"More women in decision-making roles equals higher profit"
"There is a direct correlation, for example, between the number women on boards and in senior positions and company performance. Simply put, more women in decision-making roles equals higher profit."
Closing the Gender Pay Gap is not just the right thing to do - it is just plain good business sense, says Sally Arkley, director of Women's Economy
There is a culture-quake going on. It will eventually revolutionise the world of work and therefore how we live our everyday lives.
You can be forgiven for not noticing or, if you have noticed, for thinking it doesn’t overly concern you. I’m talking about the issue of the gender pay gap - and it concerns every single one of us.
First, let’s understand what the Gender Pay Gap (GPG) is and what it is not. It is not the same as the equal pay issue; that is, equal pay for work categorised as equal, first legislated for in 1970 (and too often ignored) and reinforced by the Equality Act, 2010.
The GPG is the measurement of the difference between men’s and women’s earnings across the economy. As the BBC knows to its cost, it is increasingly used as a measure of gender pay
disparity in individual organisations. It records the average earnings of women as a percentage of average male earnings. Currently the overall GPG in the UK is 18.1%.
GPG shines a light on an abiding socio-economic issue that is fundamental to the structure of the world of work across the globe and always has been. It will take nothing less than
that culture-quake I mentioned to change – but change it should and change it will. That the journey must begin is recognised in the UK by legislation (effective from April 2018) which will compel all companies with more than 250 employees to publish their gender pa gap stats.
What the GPG highlights is that work everywhere is built to accommodate the needs of a male workforce and that trying to ‘fit’ women into the prevailing structure only results in
institutional discrimination. The only way to deal with this is to change the structure.
There is a GPG because women:
* do not reach senior positions in sufficient numbers
* are disproportionately represented in low-paid work
* lose out on promotion by taking breaks for child-rearing
* consistently receive smaller bonuses and, yes, still receive lower pay for work of equal status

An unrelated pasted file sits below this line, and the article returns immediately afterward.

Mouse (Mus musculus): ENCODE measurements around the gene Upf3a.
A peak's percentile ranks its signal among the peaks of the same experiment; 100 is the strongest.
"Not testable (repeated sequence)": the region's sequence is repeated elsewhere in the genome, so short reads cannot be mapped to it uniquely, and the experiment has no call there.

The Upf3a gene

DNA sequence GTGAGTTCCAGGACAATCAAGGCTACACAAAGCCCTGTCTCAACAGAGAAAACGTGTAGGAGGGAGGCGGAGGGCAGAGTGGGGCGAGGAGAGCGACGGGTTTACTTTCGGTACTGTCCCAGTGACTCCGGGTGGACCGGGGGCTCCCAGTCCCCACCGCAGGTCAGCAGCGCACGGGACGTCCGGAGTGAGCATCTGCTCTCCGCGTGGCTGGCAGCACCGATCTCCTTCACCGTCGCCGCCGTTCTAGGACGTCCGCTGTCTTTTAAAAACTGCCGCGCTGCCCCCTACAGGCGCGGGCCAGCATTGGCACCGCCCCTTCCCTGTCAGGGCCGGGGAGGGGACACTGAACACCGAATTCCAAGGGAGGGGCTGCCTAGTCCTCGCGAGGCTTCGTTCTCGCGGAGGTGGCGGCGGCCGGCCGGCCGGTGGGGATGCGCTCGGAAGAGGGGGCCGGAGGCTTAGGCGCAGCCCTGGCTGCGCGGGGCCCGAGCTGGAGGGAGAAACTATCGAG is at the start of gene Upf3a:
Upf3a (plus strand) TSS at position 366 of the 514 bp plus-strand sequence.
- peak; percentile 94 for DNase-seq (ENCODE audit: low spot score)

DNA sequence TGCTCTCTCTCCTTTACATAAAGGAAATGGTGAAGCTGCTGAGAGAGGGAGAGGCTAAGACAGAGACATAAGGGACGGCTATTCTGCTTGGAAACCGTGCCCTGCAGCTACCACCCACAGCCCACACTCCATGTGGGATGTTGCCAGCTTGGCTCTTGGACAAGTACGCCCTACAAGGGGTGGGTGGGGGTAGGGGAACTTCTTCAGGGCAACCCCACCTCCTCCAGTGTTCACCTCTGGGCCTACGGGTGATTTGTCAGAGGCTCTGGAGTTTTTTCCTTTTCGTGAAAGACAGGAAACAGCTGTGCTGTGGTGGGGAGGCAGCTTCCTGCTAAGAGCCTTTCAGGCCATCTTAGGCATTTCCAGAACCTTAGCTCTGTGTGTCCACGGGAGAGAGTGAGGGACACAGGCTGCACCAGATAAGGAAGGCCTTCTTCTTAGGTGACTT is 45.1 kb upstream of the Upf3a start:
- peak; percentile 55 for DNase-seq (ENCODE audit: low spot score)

* suffer as a result of unconscious bias and stereotypical attitudes * and are often held back by their own, sometimes crippling, lack of confidence in their abilities.
Alarmingly, in an increasingly science-and-technology-based economy, the lack of girls studying these subjects, if not addressed, will make the GPG of today look like nothing to
worry about. For years the accepted wisdom has been: “Well, that’s how it is. Women have babies”(followed by the unspoken “Get over it”). Well, hey, that’s not how it is any longer. Slowly,
but inevitably, we are seeing the rise of agile (flexible) working for men and women, improved paternity leave, the reorganisation of home life with more stay-at- home male partners, initiatives to encourage girls into science and technology-based careers, the
proliferation of women’s corporate leadership programmes and an increasing body of research by large private organisations (for example McKinsey and Goldman Sachs) on the benefits of encouraging women into senior positions.
Don’t imagine that this is an outbreak of universal feminism or a burning quest for social justice. No, this is because it is becoming increasingly obvious that maximising the exploitation of female talent is an economic imperative.
Women matter to the bottom line. There is a direct correlation, for example, between the number women on boards and in senior positions and company performance. Simply put, more women in decision making roles = higher profit. In a world where women actually make the majority of purchasing decisions, it make sense to involve women at every level in the production of goods to sell.
The pressing skills shortage in science and technology is increasingly forcing government and private industry to do the obvious; make these subjects more girl-friendly to study and spend serious money to encourage girls and young women into the industry.
Women’s increasing awareness of their own power, and the global economy’s hunger for talent wherever it can find it, are both driving unprecedented change. The way forward, of course, won’t be easy, but you can be sure that there is no way back.